DAYTON, Ohio (WDTN) — Several Dayton organizations celebrated September as Recovery Month with a pop-up concert. The concert was called ‘Hope Changes Everything’, a message that many recovery outlets believe pushes many into the recovery process.

Over two dozen recovery outlets spoke with residents about resources available to them right here in the city. Many of the concert volunteers were in recovery themselves for years, they said step one in the process is knowing there is hope for a better life.

“Hope changes everything and from that day forward, I decided to pick recovery as a lifestyle,” said Executive Director of Hope Recovery Community Stephanie Robinson.

14 years ago, Stephanie Robinson chose to start her recovery journey from drug and alcohol addiction, a life she thought would never be possible. However, the worst days of her addiction became the best during recovery, all thanks to having hope.

“There is so much hope, we work with families everyday that think this can never change and I’m telling you it can change and it changes really fast,” said Robinson. “It changes one day at a time and you’re not alone.”

A total of 30 drug and alcohol recovery outlets hosted a community concert Tuesday night, in which many volunteers had a chance to tell their own recovery story.

“Someone is everyone’s child, brother, sister, mom, dad and we need to be able to offer anyone with this disease the hope and love they deserve,” said Woodhaven’s Strategic Alliance Specialist Lisa Bowlin.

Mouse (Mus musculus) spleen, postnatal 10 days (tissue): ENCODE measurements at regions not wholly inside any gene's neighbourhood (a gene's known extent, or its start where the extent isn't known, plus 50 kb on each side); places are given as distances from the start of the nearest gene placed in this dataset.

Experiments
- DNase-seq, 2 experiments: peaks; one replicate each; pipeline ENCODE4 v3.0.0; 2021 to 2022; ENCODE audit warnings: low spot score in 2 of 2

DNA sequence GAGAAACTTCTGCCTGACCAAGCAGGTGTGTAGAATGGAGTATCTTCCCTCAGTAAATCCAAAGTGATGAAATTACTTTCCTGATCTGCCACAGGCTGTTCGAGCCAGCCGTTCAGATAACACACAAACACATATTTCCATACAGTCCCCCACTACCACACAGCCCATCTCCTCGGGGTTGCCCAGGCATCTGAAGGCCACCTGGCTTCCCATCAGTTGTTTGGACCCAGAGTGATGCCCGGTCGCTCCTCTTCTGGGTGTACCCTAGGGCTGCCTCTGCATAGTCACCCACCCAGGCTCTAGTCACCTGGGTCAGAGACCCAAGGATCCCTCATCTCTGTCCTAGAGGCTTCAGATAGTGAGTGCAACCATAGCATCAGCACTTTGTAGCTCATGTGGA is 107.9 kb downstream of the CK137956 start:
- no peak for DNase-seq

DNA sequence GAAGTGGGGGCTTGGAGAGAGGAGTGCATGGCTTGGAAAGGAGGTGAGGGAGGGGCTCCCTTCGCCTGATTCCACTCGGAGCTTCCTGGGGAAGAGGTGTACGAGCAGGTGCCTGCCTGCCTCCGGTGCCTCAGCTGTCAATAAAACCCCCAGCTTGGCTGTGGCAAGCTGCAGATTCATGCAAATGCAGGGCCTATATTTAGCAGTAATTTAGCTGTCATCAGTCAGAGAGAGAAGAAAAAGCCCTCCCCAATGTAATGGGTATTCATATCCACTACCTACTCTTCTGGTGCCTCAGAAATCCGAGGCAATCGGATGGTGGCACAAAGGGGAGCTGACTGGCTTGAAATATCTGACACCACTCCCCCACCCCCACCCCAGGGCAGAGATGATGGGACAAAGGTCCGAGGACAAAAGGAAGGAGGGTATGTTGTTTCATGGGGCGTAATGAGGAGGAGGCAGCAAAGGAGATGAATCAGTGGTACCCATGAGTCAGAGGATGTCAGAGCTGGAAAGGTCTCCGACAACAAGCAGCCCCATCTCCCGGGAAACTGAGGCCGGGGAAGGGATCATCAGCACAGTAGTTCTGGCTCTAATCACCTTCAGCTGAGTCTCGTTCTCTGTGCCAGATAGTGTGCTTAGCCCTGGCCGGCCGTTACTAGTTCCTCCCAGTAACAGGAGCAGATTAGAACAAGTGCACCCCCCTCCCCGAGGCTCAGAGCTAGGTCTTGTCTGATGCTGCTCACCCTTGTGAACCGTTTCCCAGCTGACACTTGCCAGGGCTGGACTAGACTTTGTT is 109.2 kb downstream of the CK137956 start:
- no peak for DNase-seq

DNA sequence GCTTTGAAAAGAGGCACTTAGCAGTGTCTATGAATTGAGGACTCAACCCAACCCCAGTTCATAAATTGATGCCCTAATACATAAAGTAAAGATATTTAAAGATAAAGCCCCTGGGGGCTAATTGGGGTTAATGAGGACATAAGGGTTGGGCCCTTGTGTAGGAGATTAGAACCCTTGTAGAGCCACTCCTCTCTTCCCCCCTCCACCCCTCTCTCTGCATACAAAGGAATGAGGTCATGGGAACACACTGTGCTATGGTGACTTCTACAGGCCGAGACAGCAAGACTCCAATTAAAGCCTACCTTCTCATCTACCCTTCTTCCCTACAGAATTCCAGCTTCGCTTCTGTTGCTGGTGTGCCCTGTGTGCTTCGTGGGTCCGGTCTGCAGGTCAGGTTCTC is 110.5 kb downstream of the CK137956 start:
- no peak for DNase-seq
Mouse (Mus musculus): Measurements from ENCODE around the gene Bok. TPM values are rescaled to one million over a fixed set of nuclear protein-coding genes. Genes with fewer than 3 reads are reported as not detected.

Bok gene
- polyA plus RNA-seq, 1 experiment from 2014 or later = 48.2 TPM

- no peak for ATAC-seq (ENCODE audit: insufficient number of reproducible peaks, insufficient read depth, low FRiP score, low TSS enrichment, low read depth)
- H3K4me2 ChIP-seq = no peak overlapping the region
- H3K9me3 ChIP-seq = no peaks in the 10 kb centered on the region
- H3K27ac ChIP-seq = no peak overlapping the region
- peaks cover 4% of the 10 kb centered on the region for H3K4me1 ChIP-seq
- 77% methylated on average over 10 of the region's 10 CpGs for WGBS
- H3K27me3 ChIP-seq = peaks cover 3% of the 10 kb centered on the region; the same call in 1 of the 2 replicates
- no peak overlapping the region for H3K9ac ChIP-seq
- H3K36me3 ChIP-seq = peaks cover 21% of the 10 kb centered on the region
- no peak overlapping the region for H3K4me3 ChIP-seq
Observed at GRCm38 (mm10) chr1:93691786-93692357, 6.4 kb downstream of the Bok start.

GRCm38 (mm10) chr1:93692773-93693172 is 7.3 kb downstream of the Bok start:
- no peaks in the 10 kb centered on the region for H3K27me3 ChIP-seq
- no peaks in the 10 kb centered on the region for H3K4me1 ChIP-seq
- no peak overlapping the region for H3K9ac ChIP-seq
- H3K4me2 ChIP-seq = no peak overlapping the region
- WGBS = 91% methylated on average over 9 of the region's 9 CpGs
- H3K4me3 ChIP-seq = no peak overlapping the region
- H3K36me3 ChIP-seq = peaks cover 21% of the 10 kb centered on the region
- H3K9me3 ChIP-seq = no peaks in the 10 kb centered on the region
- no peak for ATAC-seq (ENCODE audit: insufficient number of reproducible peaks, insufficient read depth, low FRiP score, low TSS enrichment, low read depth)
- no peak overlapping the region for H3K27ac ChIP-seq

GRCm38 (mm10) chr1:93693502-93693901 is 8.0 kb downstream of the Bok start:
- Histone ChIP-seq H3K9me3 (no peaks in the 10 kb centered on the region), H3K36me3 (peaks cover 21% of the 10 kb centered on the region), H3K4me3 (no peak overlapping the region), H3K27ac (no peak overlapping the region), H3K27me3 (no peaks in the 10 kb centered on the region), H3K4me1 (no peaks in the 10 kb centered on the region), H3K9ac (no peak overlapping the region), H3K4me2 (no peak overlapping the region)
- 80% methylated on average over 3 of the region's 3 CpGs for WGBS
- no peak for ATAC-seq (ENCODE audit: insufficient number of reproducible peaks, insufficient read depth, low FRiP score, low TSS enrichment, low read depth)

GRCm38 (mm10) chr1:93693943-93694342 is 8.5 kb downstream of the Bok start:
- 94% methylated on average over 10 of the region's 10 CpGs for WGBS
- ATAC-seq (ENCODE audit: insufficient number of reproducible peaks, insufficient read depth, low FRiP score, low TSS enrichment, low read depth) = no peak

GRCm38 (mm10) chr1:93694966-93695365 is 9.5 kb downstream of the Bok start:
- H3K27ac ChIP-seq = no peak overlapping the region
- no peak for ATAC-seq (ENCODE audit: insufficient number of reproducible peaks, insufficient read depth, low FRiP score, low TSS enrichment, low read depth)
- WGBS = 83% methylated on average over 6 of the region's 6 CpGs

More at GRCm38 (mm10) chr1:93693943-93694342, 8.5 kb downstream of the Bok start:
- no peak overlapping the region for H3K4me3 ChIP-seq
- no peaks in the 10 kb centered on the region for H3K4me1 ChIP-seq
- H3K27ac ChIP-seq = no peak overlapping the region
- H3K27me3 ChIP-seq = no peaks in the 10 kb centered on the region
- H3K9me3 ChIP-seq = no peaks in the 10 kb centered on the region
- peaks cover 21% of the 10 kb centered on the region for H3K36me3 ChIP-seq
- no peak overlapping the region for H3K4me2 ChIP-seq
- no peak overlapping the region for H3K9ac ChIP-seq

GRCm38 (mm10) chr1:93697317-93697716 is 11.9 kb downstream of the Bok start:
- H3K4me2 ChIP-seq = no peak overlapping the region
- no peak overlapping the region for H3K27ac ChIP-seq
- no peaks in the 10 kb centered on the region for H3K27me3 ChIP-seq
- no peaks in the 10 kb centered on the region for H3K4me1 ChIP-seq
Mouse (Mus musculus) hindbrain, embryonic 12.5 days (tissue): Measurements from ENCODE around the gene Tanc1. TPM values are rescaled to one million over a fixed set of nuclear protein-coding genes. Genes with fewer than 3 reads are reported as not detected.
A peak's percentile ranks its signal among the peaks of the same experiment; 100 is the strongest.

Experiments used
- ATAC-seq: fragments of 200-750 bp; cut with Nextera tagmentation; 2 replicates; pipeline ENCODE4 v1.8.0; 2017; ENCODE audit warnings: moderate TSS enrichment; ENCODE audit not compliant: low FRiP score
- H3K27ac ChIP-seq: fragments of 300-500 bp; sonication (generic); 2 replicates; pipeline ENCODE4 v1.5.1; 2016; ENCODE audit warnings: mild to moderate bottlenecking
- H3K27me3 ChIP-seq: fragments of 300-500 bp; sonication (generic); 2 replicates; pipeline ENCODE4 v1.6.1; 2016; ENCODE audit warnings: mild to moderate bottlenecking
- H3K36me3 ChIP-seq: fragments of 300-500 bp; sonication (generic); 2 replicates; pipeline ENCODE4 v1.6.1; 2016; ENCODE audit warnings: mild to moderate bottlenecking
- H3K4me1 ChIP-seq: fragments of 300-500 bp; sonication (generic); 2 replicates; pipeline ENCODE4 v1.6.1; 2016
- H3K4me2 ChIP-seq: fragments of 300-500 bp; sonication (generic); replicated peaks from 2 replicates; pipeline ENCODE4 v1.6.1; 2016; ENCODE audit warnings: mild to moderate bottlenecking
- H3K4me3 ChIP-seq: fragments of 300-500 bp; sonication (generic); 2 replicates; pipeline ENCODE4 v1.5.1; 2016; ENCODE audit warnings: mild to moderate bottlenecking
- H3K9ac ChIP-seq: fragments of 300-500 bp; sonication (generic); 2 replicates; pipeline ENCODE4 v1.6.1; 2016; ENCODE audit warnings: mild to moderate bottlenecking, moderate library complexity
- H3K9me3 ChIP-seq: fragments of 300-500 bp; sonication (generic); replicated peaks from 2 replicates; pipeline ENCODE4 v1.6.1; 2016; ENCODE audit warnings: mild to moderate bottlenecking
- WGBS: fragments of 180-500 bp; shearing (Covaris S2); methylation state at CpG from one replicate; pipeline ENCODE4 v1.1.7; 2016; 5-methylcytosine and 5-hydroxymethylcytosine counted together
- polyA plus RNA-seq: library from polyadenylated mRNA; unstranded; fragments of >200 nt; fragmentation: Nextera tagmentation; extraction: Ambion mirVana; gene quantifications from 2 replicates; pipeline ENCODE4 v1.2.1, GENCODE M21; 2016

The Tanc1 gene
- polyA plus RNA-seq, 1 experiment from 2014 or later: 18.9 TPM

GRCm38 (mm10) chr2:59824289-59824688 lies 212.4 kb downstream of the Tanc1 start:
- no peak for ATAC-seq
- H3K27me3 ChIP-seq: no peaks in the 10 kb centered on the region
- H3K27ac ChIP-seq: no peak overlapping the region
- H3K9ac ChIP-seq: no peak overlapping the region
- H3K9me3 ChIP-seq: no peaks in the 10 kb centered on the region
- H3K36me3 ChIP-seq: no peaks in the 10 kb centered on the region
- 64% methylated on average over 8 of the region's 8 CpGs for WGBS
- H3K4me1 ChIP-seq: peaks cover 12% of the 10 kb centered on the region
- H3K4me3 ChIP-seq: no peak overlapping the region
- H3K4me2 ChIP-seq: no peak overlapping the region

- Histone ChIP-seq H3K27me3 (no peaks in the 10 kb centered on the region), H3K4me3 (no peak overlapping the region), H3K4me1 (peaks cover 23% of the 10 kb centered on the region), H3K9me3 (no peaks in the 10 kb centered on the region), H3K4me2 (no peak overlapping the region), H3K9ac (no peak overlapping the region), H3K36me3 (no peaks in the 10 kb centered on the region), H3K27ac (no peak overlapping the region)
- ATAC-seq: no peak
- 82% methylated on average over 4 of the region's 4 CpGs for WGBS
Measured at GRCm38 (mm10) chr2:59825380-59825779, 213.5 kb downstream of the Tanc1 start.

Woodhaven’s Staff Coordinator Leah Spence had dedicated her life to helping others through the recovery process. She’s seven years clean and says one of the biggest lessons of hope she’s learned is loving yourself, even in the darkest times.

“I’ve lost many people to addiction because they didn’t have the courage to seek recovery, so my biggest message is self love, learn to love yourself and know you’re worth it,” said Spence.

Aaron Kucharski with the Recovery Advocacy Project says what pushed him to seek recovery 19 years ago was knowing a bright future was ahead, all he had to do was choose hope.

“Whether they consider themselves in active recovery or not, they have something to give back to communities and help someone else,” said Kucharski. “That’s the cornerstone of what recovery is above, one person helping another and healing communities together.”

For more local recovery resources, click here.